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Bacteria in the gut

Probiotics, Prebiotics… What’s the Difference?

The home of an estimated 100 trillion organisms, the gut is the “second brain” of the body. Simply put, a healthy digestive system is essential. As a result, it’s important to balance our gut bacteria in order for our bodies to function best. When it comes to the gut, the battle is always on between good and bad bacteria.

Diet is a huge factor in the balance of bacteria in the gut. Consuming a diet low in quality nutrition or maintaining an unhealthy lifestyle put the body at risk of developing too much bad bacteria. These bacteria could lead to digestive upset, stomach problems, even the development of certain diseases.

Never fear, there are healthy bacteria to combat the harmful! Probiotics are a huge player in the healthy gut game. These good bacteria are to thank for the gut functioning as it should. They are responsible for the effective transformation of food into fuel for the body. In addition, they also help to protect immune health.

There’s been a lot of talk about probiotics in recent years, and for good reason. Along with increasing the number of good bacteria in the gut, probiotics help to destroy bad bacteria and viruses that could cause disease. Moreover, probiotics are vitamin-producers. Plus, they are great at facilitating more effective digestion of the foods we eat.

While probiotics can be consumed in the form of supplements, they are also found in many fermented foods. For instance, sauerkraut and kimchi. Likewise, yogurt and kefir. All fermented foods, all rich in probiotics.

Probiotics are awesome indeed. Now, have you heard of prebiotics?

The two are similar in name and helpful purpose, but they are different in function. Prebiotics help to eliminate bad bacteria, while feeding the good bacteria (probiotics) already present in the gut.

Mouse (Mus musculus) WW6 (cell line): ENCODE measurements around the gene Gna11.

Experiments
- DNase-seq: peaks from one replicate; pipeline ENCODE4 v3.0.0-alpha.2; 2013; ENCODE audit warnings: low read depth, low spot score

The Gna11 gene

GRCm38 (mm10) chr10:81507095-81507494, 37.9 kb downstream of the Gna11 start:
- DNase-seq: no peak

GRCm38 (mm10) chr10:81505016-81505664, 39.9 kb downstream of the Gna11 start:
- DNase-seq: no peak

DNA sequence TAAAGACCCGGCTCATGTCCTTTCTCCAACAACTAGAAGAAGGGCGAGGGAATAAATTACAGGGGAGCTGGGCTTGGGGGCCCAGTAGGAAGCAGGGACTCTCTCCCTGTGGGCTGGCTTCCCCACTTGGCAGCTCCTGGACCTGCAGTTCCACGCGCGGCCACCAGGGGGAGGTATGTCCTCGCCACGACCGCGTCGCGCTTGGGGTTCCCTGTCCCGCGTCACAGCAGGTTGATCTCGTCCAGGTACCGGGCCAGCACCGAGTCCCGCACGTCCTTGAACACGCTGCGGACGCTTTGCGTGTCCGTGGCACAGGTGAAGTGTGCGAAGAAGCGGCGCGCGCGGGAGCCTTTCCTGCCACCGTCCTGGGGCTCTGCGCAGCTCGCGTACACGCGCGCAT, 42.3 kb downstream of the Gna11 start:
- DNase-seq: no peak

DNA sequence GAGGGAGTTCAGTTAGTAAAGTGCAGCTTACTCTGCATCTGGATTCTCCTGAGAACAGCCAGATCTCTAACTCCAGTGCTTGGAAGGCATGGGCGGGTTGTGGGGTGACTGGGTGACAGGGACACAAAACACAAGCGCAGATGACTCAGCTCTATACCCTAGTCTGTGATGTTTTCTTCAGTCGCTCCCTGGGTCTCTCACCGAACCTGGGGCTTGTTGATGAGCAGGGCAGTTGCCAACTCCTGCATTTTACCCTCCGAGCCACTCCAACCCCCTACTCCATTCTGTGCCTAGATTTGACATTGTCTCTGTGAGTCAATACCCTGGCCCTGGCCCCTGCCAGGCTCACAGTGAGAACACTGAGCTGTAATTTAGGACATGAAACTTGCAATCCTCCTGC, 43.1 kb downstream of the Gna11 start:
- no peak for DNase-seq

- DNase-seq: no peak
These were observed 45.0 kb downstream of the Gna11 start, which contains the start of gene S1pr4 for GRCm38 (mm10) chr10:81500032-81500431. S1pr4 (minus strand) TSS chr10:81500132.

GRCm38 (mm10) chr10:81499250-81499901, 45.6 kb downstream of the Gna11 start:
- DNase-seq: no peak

The prebiotics we consume pass through the stomach and small intestine to reach the large intestine where they begin to ferment. Now, while bacteria fermenting in your gut may sound gross, this is actually where prebiotics begin their helpful work. The fermented prebiotics serve as food for the probiotics in the gut. Therefore, those good bacteria start to flourish.

The gut becomes balanced and nutrients are absorbed more efficiently. In addition, the immune system is boosted and fat is more easily metabolized. Hooray for prebiotics! Like probiotics, prebiotics can be found in a variety of foods. Asparagus, radishes, apples, tomatoes, and onions are all sources of prebiotics.

What if you could help your gut by eating granola cereal? How about donuts, brownies and cheesy bread? That’s right! All Diabetic Kitchen products contain prebiotics, essential for the growth of healthy probiotic gut bacteria. All of these delicious foods can help you achieve better gut health (and lower blood sugar.)

Above all, a healthy gut is of particular importance to diabetics. Believe it or not, a healthier gut leads to lower blood sugar. It’s true!

The multiplication of good bacteria in the digestive system causes the gut environment to become more acidic. As a result, the body naturally releases more insulin. This process is one way in which researchers have connected a healthy gut to lower blood sugar!

Plain and simple, a balanced gut is crucial to a healthy body. Probiotics and prebiotics are key. Research proves that the foods we eat directly affect our gut, thereby having a powerful impact on the entire body. You know what they say… you are what you eat!


Stephanie Johnson has a master’s degree from the University of Central Florida and is a Certified Nutrition & Wellness Consultant.






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